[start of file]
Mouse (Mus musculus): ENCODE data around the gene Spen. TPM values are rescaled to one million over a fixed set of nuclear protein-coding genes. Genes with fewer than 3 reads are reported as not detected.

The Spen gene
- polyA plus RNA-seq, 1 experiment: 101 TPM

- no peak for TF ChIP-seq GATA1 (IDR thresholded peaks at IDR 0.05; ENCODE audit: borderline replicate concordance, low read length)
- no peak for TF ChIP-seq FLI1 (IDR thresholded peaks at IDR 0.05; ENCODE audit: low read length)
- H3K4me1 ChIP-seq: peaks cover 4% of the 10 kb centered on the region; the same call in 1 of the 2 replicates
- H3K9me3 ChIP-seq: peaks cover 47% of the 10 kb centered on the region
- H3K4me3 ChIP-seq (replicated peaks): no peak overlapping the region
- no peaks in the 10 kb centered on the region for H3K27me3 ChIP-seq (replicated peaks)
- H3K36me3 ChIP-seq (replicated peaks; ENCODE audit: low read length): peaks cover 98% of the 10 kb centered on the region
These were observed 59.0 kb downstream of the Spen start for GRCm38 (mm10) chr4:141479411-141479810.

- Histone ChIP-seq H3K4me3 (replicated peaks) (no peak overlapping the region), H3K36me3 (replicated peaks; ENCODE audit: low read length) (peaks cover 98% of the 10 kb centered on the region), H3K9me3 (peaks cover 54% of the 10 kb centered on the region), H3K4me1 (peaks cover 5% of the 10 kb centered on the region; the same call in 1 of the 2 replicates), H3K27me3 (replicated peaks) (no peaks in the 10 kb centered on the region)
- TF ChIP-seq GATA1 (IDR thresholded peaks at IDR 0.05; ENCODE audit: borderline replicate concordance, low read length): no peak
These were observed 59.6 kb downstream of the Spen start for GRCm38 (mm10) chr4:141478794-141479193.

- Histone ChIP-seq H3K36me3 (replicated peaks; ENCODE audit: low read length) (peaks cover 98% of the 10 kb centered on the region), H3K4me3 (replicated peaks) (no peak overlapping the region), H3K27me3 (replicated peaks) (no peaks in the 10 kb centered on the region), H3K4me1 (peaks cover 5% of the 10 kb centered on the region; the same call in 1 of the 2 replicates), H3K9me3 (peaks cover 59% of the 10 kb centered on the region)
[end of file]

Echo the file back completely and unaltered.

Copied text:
Mouse (Mus musculus): ENCODE data around the gene Spen. TPM values are rescaled to one million over a fixed set of nuclear protein-coding genes. Genes with fewer than 3 reads are reported as not detected.

The Spen gene
- polyA plus RNA-seq, 1 experiment: 101 TPM

- no peak for TF ChIP-seq GATA1 (IDR thresholded peaks at IDR 0.05; ENCODE audit: borderline replicate concordance, low read length)
- no peak for TF ChIP-seq FLI1 (IDR thresholded peaks at IDR 0.05; ENCODE audit: low read length)
- H3K4me1 ChIP-seq: peaks cover 4% of the 10 kb centered on the region; the same call in 1 of the 2 replicates
- H3K9me3 ChIP-seq: peaks cover 47% of the 10 kb centered on the region
- H3K4me3 ChIP-seq (replicated peaks): no peak overlapping the region
- no peaks in the 10 kb centered on the region for H3K27me3 ChIP-seq (replicated peaks)
- H3K36me3 ChIP-seq (replicated peaks; ENCODE audit: low read length): peaks cover 98% of the 10 kb centered on the region
These were observed 59.0 kb downstream of the Spen start for GRCm38 (mm10) chr4:141479411-141479810.

- Histone ChIP-seq H3K4me3 (replicated peaks) (no peak overlapping the region), H3K36me3 (replicated peaks; ENCODE audit: low read length) (peaks cover 98% of the 10 kb centered on the region), H3K9me3 (peaks cover 54% of the 10 kb centered on the region), H3K4me1 (peaks cover 5% of the 10 kb centered on the region; the same call in 1 of the 2 replicates), H3K27me3 (replicated peaks) (no peaks in the 10 kb centered on the region)
- TF ChIP-seq GATA1 (IDR thresholded peaks at IDR 0.05; ENCODE audit: borderline replicate concordance, low read length): no peak
These were observed 59.6 kb downstream of the Spen start for GRCm38 (mm10) chr4:141478794-141479193.

- Histone ChIP-seq H3K36me3 (replicated peaks; ENCODE audit: low read length) (peaks cover 98% of the 10 kb centered on the region), H3K4me3 (replicated peaks) (no peak overlapping the region), H3K27me3 (replicated peaks) (no peaks in the 10 kb centered on the region), H3K4me1 (peaks cover 5% of the 10 kb centered on the region; the same call in 1 of the 2 replicates), H3K9me3 (peaks cover 59% of the 10 kb centered on the region)